Lots of people have written tools to manage their dotfiles. This one's mine. It's not written for anyone else, but you're welcome to try.
The design principles are:
- There are several different configurations: my home laptop, my work laptop, work development machines, and so on.
- To the extent possible, these should share common file fragments so that when I add aliases or the like, I don't have to do it in several places.
- Each configuration may have its own custom fragments, since lots of configuration applies only to one or two of them.
- It should be very easy to apply dotfiles to a brand new machine.
- I want the implementation to be very straightforward. I don't care too much about UX. It's a dev tool, only intended for me.
In the top-level of this repo are directories for the various configurations. There are also directories for common hunks (e.g., "base", which is incorporated into all configurations; or "joyent", which is incorporated into several work-related configurations). These directories contain fragments of dotfiles.
Configuring and building
The configurations are defined in the top-level Makefile, and you build all dotfiles by just typing "make". Here's an example configuration for my machine "spike":
DOTFILES_spike = .bashrc .bash_profile SOURCES_spike = base joyent ALLDOTFILES += $(DOTFILES_spike:%=$(OUTDIR)/spike/%) out/spike/%: force $(MKDOTFILE) $* out/spike $(SOURCES_spike)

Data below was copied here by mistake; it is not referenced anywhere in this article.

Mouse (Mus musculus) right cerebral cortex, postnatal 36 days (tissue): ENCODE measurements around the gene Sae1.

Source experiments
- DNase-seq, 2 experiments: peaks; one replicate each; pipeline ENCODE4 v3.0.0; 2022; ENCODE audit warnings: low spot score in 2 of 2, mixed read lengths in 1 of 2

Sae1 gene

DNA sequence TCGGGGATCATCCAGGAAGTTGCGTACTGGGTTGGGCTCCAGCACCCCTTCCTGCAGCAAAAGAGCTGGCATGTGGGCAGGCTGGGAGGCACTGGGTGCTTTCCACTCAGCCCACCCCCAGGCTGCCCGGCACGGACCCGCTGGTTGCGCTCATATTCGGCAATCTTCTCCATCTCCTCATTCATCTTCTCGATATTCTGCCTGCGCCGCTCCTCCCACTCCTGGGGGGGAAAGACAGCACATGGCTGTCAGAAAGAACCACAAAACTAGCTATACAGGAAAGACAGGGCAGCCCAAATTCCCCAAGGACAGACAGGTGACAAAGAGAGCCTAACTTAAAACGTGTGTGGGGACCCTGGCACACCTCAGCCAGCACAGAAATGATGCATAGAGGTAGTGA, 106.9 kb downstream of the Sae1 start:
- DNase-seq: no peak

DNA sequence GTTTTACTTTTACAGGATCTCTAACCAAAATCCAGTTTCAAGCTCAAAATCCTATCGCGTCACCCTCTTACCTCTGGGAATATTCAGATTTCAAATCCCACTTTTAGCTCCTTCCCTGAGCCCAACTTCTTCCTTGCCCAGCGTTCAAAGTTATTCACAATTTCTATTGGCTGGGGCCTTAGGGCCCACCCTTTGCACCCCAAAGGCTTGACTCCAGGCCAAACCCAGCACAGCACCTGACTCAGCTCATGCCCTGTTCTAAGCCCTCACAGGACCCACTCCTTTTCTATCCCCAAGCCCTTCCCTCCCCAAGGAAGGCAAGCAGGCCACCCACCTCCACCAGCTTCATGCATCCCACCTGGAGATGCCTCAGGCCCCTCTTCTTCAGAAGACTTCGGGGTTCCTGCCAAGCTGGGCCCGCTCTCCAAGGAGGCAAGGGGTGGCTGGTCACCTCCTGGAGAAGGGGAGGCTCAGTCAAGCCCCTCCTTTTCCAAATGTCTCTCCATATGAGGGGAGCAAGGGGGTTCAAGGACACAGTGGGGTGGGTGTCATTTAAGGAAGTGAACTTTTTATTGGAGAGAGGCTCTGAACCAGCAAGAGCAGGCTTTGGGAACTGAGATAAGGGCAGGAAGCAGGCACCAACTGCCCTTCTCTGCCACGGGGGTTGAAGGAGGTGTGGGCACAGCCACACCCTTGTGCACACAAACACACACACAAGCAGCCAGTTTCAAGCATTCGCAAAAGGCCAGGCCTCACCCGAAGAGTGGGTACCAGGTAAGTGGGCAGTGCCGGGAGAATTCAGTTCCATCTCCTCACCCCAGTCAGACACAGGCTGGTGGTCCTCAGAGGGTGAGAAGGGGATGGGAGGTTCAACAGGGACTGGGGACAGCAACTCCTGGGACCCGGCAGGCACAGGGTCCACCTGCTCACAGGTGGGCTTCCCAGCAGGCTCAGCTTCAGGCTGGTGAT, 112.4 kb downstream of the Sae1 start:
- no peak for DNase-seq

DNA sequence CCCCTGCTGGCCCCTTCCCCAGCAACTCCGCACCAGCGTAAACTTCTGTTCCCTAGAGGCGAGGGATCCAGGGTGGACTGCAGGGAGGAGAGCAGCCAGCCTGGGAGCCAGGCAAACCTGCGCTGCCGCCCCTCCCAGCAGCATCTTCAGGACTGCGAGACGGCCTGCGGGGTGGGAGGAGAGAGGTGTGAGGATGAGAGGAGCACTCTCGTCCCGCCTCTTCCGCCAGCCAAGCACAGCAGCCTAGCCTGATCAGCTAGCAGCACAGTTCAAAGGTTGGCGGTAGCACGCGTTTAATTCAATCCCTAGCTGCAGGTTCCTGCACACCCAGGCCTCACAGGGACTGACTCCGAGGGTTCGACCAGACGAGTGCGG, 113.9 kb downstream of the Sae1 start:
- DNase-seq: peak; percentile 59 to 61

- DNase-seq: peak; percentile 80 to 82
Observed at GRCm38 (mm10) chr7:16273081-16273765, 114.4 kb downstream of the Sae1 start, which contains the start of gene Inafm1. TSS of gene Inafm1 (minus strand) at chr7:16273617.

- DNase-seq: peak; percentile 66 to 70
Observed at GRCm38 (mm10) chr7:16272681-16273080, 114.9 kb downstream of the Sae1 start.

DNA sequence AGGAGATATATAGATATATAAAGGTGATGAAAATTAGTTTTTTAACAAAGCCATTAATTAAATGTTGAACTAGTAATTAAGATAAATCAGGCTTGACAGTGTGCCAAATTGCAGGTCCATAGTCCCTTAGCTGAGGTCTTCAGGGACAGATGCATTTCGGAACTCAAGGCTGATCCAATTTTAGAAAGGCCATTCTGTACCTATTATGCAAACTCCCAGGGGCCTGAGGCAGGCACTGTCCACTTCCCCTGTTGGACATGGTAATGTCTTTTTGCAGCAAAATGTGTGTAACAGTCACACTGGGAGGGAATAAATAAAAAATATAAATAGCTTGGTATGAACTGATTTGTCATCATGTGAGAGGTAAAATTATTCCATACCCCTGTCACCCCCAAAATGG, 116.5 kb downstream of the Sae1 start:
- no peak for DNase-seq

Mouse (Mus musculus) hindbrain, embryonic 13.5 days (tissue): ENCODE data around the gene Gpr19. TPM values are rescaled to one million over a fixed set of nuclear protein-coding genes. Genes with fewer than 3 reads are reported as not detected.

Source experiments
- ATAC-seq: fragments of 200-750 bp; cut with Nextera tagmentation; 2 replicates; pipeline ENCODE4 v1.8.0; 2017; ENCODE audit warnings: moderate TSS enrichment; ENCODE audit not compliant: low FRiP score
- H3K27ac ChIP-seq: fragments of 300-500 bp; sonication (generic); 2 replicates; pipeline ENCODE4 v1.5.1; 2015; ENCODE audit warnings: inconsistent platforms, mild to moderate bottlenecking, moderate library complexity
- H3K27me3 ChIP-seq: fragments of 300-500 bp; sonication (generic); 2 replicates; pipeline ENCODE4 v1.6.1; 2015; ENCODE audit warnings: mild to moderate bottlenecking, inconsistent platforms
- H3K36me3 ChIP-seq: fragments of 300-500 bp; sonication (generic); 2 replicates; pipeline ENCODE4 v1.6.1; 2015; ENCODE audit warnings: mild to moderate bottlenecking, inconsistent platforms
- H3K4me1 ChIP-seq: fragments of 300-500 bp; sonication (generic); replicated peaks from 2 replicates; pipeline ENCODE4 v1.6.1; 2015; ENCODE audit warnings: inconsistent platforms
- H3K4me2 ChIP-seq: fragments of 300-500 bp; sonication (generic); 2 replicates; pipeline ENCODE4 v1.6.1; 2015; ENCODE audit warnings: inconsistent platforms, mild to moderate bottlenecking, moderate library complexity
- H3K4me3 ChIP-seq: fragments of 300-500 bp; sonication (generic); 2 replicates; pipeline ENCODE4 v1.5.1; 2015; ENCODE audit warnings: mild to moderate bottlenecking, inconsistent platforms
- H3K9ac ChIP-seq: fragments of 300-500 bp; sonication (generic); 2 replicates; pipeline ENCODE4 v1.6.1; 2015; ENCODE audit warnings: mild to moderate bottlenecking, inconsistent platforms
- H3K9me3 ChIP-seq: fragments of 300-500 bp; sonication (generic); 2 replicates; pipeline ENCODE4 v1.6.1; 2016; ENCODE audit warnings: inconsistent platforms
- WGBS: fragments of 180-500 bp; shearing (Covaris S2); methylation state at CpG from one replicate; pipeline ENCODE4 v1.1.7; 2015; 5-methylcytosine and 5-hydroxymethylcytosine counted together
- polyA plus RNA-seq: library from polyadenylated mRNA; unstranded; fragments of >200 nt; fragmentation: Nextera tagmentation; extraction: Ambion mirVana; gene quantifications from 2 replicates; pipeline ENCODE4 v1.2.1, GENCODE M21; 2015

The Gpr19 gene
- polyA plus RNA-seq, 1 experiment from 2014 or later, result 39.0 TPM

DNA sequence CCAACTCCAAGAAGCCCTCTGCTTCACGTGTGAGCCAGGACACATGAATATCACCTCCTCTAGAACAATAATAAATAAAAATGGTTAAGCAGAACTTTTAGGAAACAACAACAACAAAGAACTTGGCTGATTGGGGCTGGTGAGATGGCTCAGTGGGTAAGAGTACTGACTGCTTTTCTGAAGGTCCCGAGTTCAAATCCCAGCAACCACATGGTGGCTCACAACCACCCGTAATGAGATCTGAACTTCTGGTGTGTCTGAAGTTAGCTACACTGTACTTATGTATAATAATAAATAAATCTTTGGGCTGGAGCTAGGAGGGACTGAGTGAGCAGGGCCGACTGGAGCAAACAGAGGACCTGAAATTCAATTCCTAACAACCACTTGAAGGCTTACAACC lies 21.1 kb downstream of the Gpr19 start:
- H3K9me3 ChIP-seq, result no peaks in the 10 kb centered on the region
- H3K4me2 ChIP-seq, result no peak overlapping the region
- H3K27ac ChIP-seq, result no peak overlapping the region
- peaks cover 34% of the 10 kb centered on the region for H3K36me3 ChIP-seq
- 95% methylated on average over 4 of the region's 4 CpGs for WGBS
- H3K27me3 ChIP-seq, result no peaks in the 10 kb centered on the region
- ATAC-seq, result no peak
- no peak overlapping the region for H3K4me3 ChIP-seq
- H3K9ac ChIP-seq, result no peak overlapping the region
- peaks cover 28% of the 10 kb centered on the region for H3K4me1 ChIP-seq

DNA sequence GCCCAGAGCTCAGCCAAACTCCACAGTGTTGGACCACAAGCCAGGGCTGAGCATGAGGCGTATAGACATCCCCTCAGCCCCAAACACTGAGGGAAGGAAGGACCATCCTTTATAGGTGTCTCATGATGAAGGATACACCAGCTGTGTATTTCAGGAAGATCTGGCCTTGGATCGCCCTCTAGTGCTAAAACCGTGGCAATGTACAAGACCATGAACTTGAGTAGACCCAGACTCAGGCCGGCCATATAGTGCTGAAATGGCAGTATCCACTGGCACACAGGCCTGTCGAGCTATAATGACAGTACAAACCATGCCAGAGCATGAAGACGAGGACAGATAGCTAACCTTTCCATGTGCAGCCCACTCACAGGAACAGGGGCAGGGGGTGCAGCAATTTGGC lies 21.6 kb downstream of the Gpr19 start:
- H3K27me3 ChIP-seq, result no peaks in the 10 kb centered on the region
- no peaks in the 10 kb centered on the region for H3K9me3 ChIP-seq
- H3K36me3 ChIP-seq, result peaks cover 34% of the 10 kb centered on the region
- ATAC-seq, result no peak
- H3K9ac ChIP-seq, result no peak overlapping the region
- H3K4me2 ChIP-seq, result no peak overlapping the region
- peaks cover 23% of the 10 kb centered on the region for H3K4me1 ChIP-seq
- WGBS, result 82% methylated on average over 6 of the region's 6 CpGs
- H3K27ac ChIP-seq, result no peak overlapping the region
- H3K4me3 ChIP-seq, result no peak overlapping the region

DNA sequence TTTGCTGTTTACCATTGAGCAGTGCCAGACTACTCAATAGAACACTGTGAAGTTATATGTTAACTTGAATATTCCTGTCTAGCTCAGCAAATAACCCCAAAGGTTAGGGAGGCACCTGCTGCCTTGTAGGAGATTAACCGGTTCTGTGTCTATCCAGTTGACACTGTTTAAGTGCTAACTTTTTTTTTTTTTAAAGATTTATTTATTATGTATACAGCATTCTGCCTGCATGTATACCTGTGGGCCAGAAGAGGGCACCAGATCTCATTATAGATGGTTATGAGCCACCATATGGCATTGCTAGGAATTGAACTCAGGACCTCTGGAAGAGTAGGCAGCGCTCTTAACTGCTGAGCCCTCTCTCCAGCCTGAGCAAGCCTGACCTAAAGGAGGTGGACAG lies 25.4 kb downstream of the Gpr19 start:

This says that for "spike", we're building ".bashrc" and ".bash_profile", and we do it by combining the fragments from the "base" and "joyent" configurations.
When you type "make", the dotfiles for each configuration are built from the various fragments, as configured in the Makefile. The outputs go into "out/$config_name" in the root of the repository.
Getting dotfiles onto machines
make publishto publish the dotfiles to Joyent's Manta Storage Service.
Get the ./tools/fetch-dotfiles" command onto the machine you want to deploy dotfiles onto and run it as:
where LABEL is the name of one of your configurations. If you run without "-f", it does a dry run, which shows you what will be changed (i.e., diffs between your current dotfiles and what's been published). If you're happy with it, run it again with "-f".
You can also specify a different local directory to use (other than $HOME) using -L. This is useful for testing.
If you're trusting, you can use the Github URL for fetch-dotfiles and run it directly.